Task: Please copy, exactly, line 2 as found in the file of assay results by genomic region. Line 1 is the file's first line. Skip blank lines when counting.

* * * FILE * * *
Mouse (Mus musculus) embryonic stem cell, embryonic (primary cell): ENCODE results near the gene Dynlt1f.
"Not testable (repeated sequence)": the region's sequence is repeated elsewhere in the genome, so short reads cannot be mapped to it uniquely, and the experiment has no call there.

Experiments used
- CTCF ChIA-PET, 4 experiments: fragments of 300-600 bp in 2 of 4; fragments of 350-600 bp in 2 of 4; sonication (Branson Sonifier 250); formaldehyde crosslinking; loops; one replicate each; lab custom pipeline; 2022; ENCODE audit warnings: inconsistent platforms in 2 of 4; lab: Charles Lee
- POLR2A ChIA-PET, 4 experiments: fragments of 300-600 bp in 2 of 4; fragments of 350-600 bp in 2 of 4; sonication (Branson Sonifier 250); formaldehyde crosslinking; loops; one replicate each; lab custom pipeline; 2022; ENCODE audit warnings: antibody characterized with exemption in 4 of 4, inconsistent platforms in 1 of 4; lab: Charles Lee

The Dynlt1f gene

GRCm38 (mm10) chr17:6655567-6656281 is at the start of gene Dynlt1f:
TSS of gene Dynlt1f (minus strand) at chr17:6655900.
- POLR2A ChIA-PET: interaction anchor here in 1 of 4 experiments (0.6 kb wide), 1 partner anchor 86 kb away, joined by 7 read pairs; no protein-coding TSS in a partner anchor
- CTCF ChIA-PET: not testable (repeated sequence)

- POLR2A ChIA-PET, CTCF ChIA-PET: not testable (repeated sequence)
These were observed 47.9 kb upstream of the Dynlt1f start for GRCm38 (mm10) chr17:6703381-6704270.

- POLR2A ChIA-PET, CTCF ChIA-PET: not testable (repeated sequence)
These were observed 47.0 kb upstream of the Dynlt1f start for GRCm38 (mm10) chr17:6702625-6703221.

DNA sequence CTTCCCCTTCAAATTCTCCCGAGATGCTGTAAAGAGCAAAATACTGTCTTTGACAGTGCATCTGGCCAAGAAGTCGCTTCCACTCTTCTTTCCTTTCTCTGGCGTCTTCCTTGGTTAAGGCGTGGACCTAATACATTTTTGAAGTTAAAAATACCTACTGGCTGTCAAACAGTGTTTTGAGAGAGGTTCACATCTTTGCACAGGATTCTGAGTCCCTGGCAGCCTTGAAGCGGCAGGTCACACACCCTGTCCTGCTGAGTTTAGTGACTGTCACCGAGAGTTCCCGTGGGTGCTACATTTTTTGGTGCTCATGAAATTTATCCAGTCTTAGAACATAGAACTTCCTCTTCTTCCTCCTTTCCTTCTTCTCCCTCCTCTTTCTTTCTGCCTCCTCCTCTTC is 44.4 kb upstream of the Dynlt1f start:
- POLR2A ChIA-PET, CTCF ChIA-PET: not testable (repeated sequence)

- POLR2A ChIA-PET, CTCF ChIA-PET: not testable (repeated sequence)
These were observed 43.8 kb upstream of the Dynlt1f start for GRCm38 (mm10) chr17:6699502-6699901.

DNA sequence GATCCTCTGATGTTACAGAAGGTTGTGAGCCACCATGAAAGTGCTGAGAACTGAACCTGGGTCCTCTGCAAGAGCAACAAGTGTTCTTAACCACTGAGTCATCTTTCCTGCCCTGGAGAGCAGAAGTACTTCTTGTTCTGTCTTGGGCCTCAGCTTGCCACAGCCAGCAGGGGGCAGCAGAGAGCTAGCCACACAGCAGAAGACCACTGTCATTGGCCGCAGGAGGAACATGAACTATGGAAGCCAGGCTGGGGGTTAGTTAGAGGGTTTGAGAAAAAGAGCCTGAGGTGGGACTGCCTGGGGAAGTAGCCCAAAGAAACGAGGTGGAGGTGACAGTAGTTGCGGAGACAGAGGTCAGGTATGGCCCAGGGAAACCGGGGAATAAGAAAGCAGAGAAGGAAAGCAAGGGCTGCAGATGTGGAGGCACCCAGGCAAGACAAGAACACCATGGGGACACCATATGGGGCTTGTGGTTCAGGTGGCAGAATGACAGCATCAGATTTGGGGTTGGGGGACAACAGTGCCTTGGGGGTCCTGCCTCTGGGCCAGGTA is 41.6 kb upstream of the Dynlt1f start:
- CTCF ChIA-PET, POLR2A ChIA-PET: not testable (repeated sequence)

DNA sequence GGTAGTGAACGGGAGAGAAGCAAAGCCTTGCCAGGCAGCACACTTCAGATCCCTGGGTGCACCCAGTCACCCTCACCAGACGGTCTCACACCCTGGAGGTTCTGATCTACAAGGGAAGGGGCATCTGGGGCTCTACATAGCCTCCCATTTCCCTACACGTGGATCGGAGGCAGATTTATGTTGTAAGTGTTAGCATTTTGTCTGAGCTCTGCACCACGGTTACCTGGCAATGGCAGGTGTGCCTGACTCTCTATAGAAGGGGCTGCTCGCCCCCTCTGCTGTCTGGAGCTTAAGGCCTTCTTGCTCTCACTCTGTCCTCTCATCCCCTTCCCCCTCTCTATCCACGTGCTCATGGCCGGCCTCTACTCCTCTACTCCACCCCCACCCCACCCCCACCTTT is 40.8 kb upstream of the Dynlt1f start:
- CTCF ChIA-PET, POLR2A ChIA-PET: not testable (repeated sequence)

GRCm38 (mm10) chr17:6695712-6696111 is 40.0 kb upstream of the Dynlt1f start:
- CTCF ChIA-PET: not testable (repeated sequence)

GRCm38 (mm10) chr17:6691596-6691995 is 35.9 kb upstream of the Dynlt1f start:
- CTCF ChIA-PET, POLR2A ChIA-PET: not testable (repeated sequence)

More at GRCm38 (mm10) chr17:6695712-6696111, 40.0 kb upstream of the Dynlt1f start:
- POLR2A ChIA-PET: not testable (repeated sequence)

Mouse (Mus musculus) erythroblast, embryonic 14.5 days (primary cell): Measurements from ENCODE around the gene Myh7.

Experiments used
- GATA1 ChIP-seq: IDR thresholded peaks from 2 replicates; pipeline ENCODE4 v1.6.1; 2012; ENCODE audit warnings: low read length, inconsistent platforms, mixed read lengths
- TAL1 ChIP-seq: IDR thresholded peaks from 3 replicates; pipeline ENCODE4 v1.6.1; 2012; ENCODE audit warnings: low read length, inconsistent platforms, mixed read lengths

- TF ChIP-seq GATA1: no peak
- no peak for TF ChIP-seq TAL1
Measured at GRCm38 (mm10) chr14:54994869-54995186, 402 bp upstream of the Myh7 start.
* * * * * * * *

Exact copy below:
"Not testable (repeated sequence)": the region's sequence is repeated elsewhere in the genome, so short reads cannot be mapped to it uniquely, and the experiment has no call there.